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Volume XVII, Issue 9 - February 26 - March 4, 2009
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Springtime Perchin’

Late winter is not too early

The first hit came a long three hours into our first yellow perch trip of the year. My rod surged down at the strike, and the small spinning reel hummed as line spooled out downstream. I guessed that either I had hooked a state record yellow — or it was something else.

The iridescent green flash that showed as the fish broached downriver confirmed my suspicions: It was a pickerel, and a nice one. Up to that time my fishing partner, Mike, and I had been facing an approaching sundown along with a total skunk. So the grass pike was good news indeed, even though it wasn’t a perch.

We had started that afternoon with high expectations. Last year we had not fished for yellow perch until well into March, when we found the white perch were already running in most rivers. We never did encounter any numbers of the earlier running yellows, so we resolved to fish sooner this year.

Remarkably, we had kept our promise.

Our Luck Turns

But our luck earlier that afternoon was non-existent. We had begun to suspect we had pushed the calendar up a little more than the past month’s low temperatures would allow for good fishing — until that lovely pickerel hit.

Then minutes later, the first yellow perch came up splashing and spitting mad. But it was a small buck, always the first of the spawners to show up high in the rivers. Well undersized, it went back in the drink to continue its spring frolic.

We continued to cast small gold spoons trailing a lip-hooked bull minnow at downed trees and submerged bushes lining the river bank. The next strike wasn’t long in coming. Mike got this one, and it was the pickerel twin of my 21-incher but heavier and full of roe. They’re spawning this time of year as well.

As we continued to fish, a couple more undersized neds hit our baits, along with a hungry pickerel at just about every downed tree we cast to. Then Mike had an extra hard strike and a rowdy largemouth bass came halfway out, shaking its head, heaving water about and behaving just the way they do on the magazine covers. Minutes later I got one as well, though not nearly the size of my partner’s three-pounder.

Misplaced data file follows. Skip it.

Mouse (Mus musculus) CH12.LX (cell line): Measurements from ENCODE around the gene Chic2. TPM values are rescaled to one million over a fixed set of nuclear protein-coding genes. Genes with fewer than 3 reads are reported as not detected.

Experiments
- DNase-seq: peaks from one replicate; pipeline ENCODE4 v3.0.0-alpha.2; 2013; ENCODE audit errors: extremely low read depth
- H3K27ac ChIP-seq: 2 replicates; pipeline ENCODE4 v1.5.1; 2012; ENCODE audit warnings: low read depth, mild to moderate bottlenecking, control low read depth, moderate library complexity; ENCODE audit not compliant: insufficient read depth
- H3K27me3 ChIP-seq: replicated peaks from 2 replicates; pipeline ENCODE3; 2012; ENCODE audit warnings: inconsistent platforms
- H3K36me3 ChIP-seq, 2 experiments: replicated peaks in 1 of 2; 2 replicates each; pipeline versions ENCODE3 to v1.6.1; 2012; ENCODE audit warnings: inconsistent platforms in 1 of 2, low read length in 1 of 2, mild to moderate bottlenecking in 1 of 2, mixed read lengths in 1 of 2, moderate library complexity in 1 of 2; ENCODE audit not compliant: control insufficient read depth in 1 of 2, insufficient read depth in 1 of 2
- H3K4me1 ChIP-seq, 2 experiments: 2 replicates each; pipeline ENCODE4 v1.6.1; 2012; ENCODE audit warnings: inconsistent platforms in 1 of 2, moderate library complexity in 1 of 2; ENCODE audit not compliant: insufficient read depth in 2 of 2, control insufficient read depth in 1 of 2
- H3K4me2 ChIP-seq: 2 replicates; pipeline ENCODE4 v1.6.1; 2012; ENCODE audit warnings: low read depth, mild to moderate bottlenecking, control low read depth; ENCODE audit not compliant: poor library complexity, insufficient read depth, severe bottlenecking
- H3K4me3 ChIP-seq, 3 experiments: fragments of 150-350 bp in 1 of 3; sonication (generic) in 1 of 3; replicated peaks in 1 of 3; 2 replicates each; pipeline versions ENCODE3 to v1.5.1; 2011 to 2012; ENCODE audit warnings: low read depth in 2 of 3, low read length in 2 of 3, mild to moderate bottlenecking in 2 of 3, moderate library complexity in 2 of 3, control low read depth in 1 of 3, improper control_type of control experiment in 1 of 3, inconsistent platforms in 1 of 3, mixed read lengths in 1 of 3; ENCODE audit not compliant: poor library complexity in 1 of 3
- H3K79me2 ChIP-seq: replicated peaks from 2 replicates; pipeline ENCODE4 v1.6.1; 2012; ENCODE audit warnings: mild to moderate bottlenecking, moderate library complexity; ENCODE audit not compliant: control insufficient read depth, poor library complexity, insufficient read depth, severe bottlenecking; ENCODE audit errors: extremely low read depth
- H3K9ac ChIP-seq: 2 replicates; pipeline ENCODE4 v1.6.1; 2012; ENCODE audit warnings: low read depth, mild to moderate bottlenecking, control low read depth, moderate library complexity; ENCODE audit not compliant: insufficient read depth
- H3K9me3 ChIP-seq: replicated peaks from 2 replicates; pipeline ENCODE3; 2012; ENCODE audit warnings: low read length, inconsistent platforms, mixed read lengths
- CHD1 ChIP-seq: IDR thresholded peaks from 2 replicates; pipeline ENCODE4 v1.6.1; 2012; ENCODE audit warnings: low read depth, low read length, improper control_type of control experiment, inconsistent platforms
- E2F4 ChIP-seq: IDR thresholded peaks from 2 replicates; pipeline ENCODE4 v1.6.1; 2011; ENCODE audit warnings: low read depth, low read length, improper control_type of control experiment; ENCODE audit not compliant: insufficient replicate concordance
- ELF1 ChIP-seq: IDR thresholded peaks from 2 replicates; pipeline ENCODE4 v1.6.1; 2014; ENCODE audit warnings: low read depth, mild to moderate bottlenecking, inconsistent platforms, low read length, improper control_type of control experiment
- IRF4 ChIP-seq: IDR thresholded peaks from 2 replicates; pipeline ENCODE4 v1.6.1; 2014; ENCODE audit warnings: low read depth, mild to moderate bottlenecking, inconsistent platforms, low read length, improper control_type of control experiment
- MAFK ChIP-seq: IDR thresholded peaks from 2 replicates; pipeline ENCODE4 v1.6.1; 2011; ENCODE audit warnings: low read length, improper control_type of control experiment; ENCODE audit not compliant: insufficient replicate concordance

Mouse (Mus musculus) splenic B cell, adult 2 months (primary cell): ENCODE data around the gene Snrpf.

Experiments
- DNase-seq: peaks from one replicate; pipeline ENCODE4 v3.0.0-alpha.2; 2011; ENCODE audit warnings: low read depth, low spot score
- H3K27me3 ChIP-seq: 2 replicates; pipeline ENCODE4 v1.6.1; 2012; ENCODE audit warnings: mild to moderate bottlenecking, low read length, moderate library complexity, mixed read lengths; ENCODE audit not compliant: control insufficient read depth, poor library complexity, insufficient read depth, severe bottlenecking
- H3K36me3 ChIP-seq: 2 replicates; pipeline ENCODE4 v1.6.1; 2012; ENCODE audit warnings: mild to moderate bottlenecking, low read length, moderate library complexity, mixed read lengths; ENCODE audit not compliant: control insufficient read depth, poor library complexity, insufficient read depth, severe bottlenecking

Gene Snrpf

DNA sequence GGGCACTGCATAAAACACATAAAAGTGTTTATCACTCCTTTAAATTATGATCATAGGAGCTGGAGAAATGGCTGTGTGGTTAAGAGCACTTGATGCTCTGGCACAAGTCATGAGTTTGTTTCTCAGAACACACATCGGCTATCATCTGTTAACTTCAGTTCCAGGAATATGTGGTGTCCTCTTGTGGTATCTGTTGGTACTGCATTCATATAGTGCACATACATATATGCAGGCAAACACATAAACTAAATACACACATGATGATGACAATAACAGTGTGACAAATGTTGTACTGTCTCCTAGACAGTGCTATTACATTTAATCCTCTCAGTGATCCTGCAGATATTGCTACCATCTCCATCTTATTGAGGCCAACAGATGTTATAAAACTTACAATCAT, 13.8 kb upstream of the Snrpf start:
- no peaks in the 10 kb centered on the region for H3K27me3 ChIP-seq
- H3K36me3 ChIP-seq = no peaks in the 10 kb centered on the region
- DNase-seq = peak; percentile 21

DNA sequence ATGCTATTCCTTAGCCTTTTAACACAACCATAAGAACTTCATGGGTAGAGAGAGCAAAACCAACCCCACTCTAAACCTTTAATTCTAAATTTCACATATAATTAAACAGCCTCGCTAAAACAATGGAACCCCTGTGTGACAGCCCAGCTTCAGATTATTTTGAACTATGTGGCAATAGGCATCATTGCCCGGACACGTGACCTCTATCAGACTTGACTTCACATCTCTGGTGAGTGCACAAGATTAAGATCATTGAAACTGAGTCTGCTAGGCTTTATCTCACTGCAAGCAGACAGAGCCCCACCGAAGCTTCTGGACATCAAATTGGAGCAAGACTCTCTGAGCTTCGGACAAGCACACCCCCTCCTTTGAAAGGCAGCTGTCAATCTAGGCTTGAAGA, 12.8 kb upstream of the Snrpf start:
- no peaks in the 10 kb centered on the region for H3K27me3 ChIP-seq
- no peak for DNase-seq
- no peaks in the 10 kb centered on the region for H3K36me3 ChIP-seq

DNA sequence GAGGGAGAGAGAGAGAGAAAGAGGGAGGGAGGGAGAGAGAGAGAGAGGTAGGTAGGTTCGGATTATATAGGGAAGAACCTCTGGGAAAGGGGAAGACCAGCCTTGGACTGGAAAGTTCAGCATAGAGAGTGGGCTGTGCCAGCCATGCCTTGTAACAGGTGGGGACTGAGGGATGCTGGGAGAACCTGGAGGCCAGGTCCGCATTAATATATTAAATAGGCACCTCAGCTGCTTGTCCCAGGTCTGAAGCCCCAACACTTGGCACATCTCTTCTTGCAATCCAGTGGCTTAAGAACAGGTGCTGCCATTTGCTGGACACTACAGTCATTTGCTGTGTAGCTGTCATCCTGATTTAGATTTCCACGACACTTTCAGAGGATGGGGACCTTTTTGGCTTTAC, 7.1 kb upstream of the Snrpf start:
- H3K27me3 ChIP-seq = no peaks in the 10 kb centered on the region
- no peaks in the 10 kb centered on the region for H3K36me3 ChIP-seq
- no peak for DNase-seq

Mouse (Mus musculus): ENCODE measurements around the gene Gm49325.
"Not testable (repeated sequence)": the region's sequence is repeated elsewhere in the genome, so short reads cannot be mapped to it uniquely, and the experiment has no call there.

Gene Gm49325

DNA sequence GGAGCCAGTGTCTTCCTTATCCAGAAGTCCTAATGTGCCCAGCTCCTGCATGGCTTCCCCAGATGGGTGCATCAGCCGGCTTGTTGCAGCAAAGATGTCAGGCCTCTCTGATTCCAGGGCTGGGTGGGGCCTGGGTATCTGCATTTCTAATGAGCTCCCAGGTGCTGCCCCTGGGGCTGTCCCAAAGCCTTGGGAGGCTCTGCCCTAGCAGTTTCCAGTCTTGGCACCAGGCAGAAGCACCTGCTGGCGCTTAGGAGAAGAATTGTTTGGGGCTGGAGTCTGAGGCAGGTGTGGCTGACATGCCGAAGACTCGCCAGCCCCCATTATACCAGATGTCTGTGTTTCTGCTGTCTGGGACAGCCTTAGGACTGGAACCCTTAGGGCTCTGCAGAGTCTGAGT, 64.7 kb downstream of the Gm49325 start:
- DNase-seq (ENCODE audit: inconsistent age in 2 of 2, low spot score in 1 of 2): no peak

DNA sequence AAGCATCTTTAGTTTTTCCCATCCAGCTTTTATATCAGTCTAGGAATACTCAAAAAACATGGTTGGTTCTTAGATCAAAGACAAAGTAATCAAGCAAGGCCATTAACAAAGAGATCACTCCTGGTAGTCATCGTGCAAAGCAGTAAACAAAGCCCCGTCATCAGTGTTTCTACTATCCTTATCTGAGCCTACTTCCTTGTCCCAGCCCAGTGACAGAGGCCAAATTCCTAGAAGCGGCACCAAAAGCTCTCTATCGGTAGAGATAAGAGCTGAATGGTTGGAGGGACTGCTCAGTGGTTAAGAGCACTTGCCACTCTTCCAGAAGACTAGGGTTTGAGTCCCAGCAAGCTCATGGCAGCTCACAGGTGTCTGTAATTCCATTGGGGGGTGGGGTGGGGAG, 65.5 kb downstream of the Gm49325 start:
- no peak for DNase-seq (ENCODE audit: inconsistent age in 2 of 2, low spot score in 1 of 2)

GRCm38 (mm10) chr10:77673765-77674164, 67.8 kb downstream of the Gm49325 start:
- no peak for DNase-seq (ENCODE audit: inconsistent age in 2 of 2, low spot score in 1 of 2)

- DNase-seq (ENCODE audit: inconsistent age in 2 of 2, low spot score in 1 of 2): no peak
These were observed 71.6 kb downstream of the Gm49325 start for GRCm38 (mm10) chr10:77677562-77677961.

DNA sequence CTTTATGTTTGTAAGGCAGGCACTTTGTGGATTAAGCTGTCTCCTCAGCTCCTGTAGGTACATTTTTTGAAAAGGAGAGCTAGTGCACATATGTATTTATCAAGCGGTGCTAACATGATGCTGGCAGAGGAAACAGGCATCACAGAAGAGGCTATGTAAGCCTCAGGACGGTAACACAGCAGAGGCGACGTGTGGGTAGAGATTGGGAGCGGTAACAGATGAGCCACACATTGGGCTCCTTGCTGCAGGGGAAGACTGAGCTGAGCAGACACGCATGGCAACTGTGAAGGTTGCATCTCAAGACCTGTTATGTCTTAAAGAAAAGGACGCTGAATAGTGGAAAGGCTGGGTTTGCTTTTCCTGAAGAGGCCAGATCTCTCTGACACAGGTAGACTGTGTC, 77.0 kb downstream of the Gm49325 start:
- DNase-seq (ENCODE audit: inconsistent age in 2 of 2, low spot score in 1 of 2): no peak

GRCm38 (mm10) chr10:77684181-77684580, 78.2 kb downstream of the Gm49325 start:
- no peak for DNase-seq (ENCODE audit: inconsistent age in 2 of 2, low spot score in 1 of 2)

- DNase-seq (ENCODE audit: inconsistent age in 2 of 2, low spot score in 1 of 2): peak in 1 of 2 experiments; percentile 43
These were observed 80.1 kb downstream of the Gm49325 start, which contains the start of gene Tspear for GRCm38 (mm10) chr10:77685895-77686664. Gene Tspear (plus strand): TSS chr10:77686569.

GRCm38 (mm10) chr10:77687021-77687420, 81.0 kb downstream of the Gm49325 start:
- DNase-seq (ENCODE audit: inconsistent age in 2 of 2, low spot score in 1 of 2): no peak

By the time we were shivering with the setting sun, the bite had tapered off and we were ready to head home. But we were excited at the prospects of the new season and pleased with the results of the day. It was a great pickerel adventure, the bass had been a pleasant surprise and it looked like the yellows had just started their spring run.

Perhaps we would yet be able to take advantage of this year’s increased limit of 10 yellow perch. This is one critter I am loathe to throw back. Yellow perch are one of the most delicious fish that swim the tidewaters. Deep-fried with a light breading and eaten with dipping sauces, it ranks up with the very best.

They are not quite as sweet as white perch, but their flavor is more complex and just as savory. Plus fishing for them is the sure cure for the blahs that inevitably come along with a foul winter’s endless string of low temperatures.

Fish Are Biting

Early anglers are getting some yellow perch at Allen’s Fresh, Blackwater, Wye Mills and Tuckahoe. It is early in the run as yet, but not too early to get in on it. Minnows and grass shrimp on shad darts and spoons work best. Pickerel are gathering high in the rivers as well. They too are on their spawning runs and feeding on their smaller yellow perch on the way. Any lure in yellow or gold will draw an attack from these toothy rascals. Spring trout are coming on strong at Tuckahoe along with the perch. Red wigglers (trout worms), wax worms, butter worms and meal worms are all working at one time for these delicious devils.

Poacher Alert

Recent news stories detailing enormous commercial poaching of stripers over the past four years, widespread fraudulent reporting of last year’s crab harvest and repeated instances of illegal oystering are casting an odorous pall over our commercial fisheries. The three watermen most recently arrested poaching oysters reportedly had over 37 violations on their collective records.

With all of the environmental and over-harvesting stresses on our Bay resources it might be a good idea for Maryland to put some serious penalties on this behavior — permanently revoking the commercial licenses of flagrant and repeat offenders.

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